References

  1. Arts, W. A., & Gelissen, J. (2010). Models of the welfare state. In F. G. Castles, S. Leibfried, J. Lewis, H. Obinger, & C. Pierson (Eds.), The Oxford handbook of the welfare state (pp. 569–583). Oxford: Oxford University Press.Google Scholar
  2. Atkinson, T., Cantillon, B., Marlier, E., & Nolan, B. (2002). Social indicators; The EU and social inclusion. Oxford: Oxford University Press.CrossRefGoogle Scholar
  3. Bayram, N., Bilgel, F., & Bilgel, N. G. (2012). Social exclusion and quality of life: An empirical study from Turkey. Social Indicators Research, 105(1), 109–120.CrossRefGoogle Scholar
  4. Boelhouwer, J. (2010). Wellbeing in the Netherlands: The SCP life situation index since 1974. The Hague: The Netherlands Institute for Social Research|SCP.Google Scholar
  5. Bovens, M., & Wille, A. (2010). The education gap in political participation and its political consequences. Acta Politica, 45(4), 393–422.CrossRefGoogle Scholar
  6. Bovens, M., & Wille, A. (2012). The education gap in participation: A rejoinder. Acta Politica, 47(3), 259–271.CrossRefGoogle Scholar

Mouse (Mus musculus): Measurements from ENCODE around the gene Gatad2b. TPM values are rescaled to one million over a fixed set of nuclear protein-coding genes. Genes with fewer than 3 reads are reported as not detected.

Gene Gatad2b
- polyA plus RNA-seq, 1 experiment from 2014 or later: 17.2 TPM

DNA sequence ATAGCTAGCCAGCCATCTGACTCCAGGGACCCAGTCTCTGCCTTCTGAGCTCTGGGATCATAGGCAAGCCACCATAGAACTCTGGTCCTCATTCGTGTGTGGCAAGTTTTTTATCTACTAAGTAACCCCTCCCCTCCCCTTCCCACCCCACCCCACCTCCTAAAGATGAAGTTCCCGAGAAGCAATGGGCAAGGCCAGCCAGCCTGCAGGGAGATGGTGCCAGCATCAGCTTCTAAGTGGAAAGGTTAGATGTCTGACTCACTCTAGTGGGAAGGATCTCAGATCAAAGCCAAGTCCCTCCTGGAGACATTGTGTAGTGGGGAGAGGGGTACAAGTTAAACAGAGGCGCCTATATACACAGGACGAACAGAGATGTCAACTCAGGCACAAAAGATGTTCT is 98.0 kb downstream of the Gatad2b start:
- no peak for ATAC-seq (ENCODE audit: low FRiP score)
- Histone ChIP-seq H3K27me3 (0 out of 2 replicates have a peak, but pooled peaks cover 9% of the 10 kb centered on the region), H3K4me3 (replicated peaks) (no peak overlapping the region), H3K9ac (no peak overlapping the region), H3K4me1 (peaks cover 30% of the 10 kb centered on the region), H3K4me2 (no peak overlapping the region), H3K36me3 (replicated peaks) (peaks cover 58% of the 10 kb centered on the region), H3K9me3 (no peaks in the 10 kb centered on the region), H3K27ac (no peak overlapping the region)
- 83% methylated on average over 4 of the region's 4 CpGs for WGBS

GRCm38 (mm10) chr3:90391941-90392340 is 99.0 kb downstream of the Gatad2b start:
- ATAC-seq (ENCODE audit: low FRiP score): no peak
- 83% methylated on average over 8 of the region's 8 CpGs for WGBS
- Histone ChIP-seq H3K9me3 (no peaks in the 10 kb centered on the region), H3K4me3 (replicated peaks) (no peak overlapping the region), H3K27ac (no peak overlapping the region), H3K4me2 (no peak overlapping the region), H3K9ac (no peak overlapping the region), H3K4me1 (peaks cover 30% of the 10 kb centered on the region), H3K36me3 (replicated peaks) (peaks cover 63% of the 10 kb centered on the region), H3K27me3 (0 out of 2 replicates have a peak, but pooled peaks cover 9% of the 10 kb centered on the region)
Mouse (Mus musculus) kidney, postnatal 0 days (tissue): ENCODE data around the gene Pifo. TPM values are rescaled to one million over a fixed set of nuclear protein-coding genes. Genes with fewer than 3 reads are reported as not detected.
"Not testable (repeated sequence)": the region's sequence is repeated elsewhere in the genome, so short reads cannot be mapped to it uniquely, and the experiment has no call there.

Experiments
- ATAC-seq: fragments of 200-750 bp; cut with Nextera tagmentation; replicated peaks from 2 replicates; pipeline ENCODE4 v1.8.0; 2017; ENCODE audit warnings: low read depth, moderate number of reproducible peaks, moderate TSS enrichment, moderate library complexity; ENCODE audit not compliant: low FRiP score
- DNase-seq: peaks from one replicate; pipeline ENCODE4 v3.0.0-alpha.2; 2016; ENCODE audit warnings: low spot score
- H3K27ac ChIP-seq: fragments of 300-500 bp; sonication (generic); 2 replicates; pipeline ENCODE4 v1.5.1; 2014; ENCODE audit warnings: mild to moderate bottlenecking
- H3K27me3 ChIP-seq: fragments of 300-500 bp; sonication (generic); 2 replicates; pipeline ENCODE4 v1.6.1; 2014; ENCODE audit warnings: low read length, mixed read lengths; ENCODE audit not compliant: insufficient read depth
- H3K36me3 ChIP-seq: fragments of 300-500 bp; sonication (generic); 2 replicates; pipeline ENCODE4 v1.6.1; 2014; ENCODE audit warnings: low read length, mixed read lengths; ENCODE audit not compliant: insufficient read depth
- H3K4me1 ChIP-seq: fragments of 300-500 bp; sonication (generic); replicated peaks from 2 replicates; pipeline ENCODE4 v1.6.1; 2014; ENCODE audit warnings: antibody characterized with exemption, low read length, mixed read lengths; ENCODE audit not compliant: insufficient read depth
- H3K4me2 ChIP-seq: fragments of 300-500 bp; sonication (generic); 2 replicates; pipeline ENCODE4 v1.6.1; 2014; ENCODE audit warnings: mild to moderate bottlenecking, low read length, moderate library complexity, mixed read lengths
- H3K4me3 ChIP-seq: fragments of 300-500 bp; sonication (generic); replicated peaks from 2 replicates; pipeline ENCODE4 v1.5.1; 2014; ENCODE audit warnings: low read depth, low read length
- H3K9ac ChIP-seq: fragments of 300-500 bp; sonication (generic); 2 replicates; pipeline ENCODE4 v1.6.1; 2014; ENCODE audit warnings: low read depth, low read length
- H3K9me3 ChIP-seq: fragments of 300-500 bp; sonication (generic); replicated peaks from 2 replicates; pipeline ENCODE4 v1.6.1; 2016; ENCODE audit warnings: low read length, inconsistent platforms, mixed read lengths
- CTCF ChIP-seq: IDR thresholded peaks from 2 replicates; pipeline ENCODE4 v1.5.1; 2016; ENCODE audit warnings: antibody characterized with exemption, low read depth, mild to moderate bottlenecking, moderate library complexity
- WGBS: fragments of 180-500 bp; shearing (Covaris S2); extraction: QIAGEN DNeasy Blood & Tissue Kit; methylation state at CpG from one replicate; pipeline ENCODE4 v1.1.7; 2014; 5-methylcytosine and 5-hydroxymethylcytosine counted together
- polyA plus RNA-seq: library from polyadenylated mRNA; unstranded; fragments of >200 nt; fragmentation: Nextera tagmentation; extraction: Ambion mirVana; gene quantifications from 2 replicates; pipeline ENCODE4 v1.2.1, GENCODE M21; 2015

7. Bradshaw, J. (Ed.). (1993). Budget standards for the United Kingdom. Aldershot: Avebury.Google Scholar
  8. Bradshaw, J., & Mayhew, E. (2011). The measurement of extreme poverty in the European Union. Brussels: European Commission.Google Scholar
  9. Bradshaw, J., Middleton, S., Davis, A., Oldfield, N., Smith, N., Cusworth, L., et al. (2008). A minimum income standard for Britain: What people think. York/Loughborough: Joseph Rowntree Foundation, Loughborough University.Google Scholar
  10. Burchard, T. (2000). Social exclusion: Concepts and evidence. In D. Gordon & P. Townsend (Eds.), Breadline Europe: The measurement of poverty (pp. 385–406). Bristol: The Policy Press.Google Scholar